“I will be as vigorous in protecting you, as you are vigorous in protecting the American people.”
Setting aside the usual rock star welcome, President Obama’s remarks during his first visit to the CIA headquarters in Langley, VA offers still another extraordinary moment in the interplay between the presidency and public sector professionalism. Here’s an article in the Post and a transcript of the President’s remarks – and here’s the video from cspan.org.
The Frances Perkins Center is hosting several upcoming events celebrating our first female cabinet member and still the longest-serving Secretary of Labor. The first is this Tuesday (4/21) at 4:00 PM at the Department of Labor’s Frances Perkins Building, 200 Constitution Ave. The recent Perkins biography by Kirstin Downey is discussed here.
From Congress Daily:
Attorney general orders refresher courses for federal prosecutors
CongressDaily April 15, 2009
In the wake of the botched prosecution of former Sen. Ted Stevens, R-Alaska, Attorney General Eric Holder is ordering all federal prosecutors to take a refresher course in their requirements to turn over all evidence to the defense in criminal cases. Failure of prosecutors to give the Stevens defense team key documents led Holder to drop the case April 1…
In the coming week, Holder said “federal prosecutors throughout the department” will get supplemental training in their obligations to give the defense all evidence in criminal cases. Holder set up a working group of senior prosecutors and department officials to review practices in criminal cases. The group will be headed by the assistant attorney general of the criminal division and the chairman of the attorney general’s advisory committee.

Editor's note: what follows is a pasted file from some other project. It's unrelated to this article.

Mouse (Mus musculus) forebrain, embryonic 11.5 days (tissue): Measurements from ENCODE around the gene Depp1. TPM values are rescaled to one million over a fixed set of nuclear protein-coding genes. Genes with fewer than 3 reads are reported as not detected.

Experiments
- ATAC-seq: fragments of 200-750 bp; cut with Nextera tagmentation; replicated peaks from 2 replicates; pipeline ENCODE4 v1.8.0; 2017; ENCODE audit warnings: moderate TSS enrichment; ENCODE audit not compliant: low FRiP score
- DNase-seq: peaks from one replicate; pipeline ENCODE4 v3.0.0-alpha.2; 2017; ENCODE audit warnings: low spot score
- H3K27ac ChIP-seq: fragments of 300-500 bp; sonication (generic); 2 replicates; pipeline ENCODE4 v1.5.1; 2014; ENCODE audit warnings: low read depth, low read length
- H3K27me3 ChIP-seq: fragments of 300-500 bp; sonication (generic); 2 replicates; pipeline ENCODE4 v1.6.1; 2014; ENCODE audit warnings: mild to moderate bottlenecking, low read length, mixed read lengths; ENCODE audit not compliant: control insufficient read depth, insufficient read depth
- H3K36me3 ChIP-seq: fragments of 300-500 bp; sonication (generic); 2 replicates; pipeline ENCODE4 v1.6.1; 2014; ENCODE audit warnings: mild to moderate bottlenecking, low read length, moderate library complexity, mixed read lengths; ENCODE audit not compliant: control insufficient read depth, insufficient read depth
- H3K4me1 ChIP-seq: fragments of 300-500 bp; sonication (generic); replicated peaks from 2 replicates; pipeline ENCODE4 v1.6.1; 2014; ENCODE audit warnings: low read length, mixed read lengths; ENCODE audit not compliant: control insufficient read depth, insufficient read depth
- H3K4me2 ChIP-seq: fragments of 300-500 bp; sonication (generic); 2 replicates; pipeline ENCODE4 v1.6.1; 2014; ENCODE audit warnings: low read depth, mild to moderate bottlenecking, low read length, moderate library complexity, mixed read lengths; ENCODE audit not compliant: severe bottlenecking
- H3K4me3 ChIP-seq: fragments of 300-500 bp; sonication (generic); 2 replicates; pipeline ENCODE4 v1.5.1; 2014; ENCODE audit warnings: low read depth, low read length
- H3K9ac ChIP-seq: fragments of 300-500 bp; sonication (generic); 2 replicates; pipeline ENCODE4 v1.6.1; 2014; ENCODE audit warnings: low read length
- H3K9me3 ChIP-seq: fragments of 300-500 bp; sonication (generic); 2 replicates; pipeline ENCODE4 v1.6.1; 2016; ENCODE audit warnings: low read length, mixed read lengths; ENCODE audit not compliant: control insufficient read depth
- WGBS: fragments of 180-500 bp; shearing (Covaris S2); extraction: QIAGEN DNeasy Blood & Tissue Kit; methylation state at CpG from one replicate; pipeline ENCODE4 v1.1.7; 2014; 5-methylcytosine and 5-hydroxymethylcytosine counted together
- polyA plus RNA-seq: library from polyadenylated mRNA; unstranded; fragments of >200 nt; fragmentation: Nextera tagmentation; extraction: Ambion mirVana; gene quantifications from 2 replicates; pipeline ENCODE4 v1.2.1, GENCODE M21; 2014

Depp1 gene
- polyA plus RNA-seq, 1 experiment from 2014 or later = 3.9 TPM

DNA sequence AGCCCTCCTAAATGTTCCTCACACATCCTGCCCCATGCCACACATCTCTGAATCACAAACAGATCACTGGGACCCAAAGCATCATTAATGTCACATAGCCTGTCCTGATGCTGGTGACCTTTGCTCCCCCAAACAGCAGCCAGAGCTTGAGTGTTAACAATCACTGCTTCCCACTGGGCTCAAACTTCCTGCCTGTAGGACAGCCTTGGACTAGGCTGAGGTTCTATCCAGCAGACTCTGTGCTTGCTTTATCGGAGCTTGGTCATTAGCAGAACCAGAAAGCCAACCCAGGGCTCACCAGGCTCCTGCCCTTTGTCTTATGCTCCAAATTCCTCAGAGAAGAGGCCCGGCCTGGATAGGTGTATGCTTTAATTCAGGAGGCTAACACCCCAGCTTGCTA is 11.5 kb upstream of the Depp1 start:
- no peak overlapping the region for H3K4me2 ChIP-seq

Attorney General Holder is emerging as among the most intriguing figures in the Obama cabinet. The legacies of the Bush administration have created an environment favoring Holder’s efforts to revise and reinforce legal professionalism in DOJ. He is a “true believer” and seems intent on (re)infusing a particular set of professional values through the ranks. Unfortunately, from a scholarly perspective, this type of leadership strategy is not particularly well-structured. It seems to me there is room to think more systematically about the interplay between presidents and the variety of professionalisms – PA, law, accounting, the sciences.
One knock on the Obama administration thus far is that it has not articulated a “management” philosophy – it’s all policy, leaving management in the lurch. History and the heavy hand of the Bush administration’s President’s Management Agenda (PMA) lead observers to expect a big set of administrative principles and priorities. The uncertainty one hears from managers across the agencies could become an important weakness in the administration’s efforts to enact a broad and ambitious set of policy commitments. And, no doubt, the failure of the administration to get many senior positions confirmed and in place has been an exacerbating factor. However, a contrasting perspective emphasizes instead an administrative strategy rooted in a professional as opposed to a managerial logic. (Here I am borrowing Eliot Freidson’s language). Rather than shape bureaucratic behavior through management and planning, a professional logic shapes behavior through norms, prestige, and professional governance. I’m certain there are many counter-examples, but certainly at DOJ, FEMA, the agencies responsible for science policy – the Obama approach to the agencies seems rooted in a kind of contingent strategy oriented around varieties of professionalism. Naive? Perhaps.